Well, that is enough, you sort of get the picture. Perhaps what impresses me the most, besides the natural beauty of the country, are the last 2 bullet points…stuff that has been going on and still relatively the same for over 1000 years! And with that in mind, I am throwing Icelandic horses into the list for very good reason.

Icelandic horses weigh between 730 and 840 lbs, standing on average between 13 and 14 hands (52 and 56 inches) high, which is often considered pony size, but don’t you dare say that to an Icelander – breeders and breed registries always refer to them as horses, and you are likely to get scolded if you make the mistake while talking to a local. The legs are strong and short, with tall manes and tails that are full with coarse hair.

I personally think the most beautiful aspect of them are their manes and tails, both long and flowing in the wind, as well as beautifully colored. It is known to be hardy and an easy keeper, with a double coat developed for extra insulation in cold temperatures. The breed comes in many variations of coat colors (42), patterns (over 100), and even differences in eye color (several have mysterious blue eyes that almost look like glass); each distinction exalted by the culture, evidenced by the fact that there are over 100 names for the various colors and color patterns in the Icelandic language. That reminds me of how North American Eskimos have over 100 names to describe their snow…in short the Icelanders are serious and extremely proud of their horses and with good reasons.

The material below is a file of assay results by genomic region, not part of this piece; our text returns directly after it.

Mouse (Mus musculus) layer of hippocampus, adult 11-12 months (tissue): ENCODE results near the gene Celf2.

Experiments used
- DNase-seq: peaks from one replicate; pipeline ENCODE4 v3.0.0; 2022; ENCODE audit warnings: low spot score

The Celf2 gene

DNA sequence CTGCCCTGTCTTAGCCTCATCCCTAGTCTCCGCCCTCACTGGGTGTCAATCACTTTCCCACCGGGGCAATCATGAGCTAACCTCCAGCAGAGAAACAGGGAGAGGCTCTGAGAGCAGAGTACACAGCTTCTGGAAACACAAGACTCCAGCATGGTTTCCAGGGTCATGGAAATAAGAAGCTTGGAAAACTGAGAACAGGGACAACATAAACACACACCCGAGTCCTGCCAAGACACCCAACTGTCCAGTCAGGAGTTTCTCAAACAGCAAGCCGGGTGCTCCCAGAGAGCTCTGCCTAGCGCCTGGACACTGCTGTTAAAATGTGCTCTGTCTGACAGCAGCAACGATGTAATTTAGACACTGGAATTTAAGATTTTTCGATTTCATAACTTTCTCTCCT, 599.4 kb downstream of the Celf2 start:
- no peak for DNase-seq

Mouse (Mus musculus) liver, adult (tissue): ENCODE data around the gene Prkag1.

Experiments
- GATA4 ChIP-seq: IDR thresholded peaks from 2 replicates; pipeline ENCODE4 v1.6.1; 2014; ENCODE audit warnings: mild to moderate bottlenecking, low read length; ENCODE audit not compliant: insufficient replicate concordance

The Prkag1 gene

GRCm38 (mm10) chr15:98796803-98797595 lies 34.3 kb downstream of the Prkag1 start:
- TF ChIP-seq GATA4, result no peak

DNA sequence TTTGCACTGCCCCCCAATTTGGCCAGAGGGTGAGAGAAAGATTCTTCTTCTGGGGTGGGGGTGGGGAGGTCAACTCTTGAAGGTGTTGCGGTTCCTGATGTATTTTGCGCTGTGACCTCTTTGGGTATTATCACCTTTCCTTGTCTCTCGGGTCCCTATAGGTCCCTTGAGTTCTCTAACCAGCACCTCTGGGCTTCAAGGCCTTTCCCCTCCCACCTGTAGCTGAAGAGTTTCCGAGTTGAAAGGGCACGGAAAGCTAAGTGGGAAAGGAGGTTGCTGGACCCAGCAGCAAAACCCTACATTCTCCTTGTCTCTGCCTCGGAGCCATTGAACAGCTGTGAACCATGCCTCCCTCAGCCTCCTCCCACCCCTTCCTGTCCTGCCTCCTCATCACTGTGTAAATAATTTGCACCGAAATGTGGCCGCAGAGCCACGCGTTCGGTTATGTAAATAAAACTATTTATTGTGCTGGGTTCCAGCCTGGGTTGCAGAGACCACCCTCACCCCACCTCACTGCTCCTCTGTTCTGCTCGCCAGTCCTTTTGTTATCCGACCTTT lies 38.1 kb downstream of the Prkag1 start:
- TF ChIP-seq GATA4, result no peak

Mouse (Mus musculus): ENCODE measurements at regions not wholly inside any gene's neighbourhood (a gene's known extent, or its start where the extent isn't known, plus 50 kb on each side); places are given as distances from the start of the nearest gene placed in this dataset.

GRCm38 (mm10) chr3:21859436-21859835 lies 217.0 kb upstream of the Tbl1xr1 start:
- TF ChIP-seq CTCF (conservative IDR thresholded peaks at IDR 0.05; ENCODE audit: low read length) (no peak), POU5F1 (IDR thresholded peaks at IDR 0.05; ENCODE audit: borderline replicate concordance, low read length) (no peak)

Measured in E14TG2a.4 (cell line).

The earliest Norse people venerated the horse as a symbol of fertility. When these settlers arrived in Iceland, they brought their beliefs and their horses with them. Horses played a significant part in Norse mythology, and several played major roles in the Norse myths; among them the eight-footed pacer named Sleipnir, owned by Odin, chief (all-father) of the Norse gods in Asgard. To the medieval Icelander, these horses were often considered the most prized and indispensable possession of a warrior, next to their clubs, axes, and swords. War horses were sometimes buried alongside their fallen riders, and great stories were told of their deeds. They played key roles in later-written Icelandic sagas; Hrafnkel's Saga, Njal's Saga, and Grettir's Saga. Although written around the 13th century, these three sagas are set as far back in time as the 9th century. 9th Century??? That is way over 1000 years ago. So how did these horses get here?